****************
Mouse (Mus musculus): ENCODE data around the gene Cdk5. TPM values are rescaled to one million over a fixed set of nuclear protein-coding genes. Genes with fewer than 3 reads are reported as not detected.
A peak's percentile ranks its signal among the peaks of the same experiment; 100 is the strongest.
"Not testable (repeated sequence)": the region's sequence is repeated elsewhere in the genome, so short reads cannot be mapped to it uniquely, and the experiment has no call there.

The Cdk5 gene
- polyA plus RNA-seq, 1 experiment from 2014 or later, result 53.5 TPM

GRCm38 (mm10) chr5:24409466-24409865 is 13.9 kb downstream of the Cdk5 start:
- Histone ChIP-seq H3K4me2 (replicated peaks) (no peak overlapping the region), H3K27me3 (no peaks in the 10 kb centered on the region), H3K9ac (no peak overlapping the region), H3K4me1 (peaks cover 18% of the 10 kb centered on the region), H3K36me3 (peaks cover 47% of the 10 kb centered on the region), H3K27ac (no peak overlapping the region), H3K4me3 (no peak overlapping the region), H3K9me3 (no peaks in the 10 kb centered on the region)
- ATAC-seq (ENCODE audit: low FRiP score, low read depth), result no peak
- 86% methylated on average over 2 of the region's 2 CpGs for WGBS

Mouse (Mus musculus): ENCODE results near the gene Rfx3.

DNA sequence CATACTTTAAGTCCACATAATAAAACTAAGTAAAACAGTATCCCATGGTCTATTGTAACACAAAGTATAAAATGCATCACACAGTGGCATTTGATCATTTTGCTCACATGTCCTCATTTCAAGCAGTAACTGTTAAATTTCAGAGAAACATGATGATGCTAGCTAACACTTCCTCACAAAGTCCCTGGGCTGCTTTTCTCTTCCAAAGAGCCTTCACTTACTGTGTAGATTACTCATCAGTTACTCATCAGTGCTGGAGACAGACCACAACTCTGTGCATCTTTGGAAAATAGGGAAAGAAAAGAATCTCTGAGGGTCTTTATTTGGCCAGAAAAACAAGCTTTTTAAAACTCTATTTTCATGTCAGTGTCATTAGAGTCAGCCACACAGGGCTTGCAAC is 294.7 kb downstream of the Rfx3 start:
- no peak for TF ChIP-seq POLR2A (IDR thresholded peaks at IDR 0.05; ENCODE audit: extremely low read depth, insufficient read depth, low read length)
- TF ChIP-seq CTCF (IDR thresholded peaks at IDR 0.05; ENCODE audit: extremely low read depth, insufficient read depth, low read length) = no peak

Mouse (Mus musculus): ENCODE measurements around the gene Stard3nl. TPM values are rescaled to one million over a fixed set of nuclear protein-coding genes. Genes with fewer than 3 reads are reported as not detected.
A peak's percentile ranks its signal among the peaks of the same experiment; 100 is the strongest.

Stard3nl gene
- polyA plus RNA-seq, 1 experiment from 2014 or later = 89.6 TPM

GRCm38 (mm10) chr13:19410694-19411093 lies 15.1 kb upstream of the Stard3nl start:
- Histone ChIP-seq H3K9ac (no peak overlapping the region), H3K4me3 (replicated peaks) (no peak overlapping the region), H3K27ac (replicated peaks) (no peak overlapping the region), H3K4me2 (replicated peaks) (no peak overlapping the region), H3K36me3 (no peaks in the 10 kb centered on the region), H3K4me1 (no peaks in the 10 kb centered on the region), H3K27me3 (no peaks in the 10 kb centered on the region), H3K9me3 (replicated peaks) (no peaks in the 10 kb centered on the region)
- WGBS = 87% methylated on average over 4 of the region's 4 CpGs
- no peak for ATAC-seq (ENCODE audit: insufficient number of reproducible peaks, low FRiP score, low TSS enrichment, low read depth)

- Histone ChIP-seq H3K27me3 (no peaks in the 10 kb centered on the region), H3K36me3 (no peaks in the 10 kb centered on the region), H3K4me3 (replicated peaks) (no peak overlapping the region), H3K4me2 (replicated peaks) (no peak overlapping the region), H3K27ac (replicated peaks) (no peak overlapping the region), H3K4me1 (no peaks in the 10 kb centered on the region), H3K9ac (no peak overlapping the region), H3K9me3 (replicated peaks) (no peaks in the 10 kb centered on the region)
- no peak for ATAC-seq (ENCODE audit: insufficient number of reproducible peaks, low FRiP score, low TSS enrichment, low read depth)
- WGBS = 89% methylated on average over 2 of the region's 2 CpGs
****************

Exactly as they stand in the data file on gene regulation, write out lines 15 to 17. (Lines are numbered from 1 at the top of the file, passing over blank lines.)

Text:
A peak's percentile ranks its signal among the peaks of the same experiment; 100 is the strongest.

Stard3nl gene
- polyA plus RNA-seq, 1 experiment from 2014 or later = 89.6 TPM